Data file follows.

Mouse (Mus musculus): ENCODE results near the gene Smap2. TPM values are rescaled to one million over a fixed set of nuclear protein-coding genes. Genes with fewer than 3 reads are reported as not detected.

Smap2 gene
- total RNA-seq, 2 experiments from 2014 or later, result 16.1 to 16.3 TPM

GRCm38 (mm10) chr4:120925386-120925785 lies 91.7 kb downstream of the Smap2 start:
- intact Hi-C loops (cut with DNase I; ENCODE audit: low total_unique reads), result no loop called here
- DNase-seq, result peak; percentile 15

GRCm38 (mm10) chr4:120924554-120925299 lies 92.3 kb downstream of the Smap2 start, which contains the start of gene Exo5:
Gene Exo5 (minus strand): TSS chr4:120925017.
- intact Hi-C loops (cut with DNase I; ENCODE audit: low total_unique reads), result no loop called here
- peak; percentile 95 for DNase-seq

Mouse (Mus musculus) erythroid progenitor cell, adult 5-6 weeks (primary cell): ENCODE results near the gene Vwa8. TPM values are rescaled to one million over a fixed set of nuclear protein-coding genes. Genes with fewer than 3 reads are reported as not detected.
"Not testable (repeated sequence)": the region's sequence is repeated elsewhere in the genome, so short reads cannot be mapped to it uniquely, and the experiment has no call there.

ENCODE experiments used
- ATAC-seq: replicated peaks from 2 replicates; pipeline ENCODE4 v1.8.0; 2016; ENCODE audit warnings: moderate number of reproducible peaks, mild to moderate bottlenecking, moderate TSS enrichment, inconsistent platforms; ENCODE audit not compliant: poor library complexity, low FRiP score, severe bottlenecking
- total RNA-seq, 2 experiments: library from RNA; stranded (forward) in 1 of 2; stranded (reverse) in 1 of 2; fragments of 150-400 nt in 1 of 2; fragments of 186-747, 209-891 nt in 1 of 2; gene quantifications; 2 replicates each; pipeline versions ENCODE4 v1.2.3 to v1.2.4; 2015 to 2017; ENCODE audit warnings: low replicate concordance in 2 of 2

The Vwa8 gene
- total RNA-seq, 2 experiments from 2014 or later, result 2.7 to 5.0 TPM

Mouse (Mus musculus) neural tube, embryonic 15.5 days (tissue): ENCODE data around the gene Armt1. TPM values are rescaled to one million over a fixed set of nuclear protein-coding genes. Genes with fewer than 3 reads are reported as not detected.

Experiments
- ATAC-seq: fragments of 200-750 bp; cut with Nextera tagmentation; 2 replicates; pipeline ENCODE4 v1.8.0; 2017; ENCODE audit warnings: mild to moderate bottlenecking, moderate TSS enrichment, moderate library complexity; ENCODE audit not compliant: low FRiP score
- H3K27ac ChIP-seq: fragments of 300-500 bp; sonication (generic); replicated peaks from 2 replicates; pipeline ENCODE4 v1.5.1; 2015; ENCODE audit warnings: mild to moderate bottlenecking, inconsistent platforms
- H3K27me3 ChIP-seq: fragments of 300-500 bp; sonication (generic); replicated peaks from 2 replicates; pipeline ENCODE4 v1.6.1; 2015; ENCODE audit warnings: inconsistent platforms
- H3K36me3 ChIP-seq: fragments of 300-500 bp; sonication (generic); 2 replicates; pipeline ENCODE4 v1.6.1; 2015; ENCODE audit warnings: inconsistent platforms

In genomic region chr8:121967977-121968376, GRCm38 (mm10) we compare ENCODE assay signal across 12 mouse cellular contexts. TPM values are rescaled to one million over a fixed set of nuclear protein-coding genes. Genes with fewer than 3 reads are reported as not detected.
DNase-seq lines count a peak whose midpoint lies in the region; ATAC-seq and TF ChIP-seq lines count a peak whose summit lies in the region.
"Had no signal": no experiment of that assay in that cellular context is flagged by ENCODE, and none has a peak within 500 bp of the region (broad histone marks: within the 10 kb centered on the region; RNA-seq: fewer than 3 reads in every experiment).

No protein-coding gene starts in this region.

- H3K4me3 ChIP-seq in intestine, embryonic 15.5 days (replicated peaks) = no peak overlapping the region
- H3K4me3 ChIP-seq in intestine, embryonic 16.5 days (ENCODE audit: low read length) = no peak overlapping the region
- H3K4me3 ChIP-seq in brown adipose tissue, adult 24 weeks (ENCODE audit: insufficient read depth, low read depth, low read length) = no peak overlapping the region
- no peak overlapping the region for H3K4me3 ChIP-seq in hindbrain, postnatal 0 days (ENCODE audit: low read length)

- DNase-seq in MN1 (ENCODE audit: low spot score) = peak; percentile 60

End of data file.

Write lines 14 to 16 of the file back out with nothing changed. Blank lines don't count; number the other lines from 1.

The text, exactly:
- ATAC-seq: replicated peaks from 2 replicates; pipeline ENCODE4 v1.8.0; 2016; ENCODE audit warnings: moderate number of reproducible peaks, mild to moderate bottlenecking, moderate TSS enrichment, inconsistent platforms; ENCODE audit not compliant: poor library complexity, low FRiP score, severe bottlenecking
- total RNA-seq, 2 experiments: library from RNA; stranded (forward) in 1 of 2; stranded (reverse) in 1 of 2; fragments of 150-400 nt in 1 of 2; fragments of 186-747, 209-891 nt in 1 of 2; gene quantifications; 2 replicates each; pipeline versions ENCODE4 v1.2.3 to v1.2.4; 2015 to 2017; ENCODE audit warnings: low replicate concordance in 2 of 2

The Vwa8 gene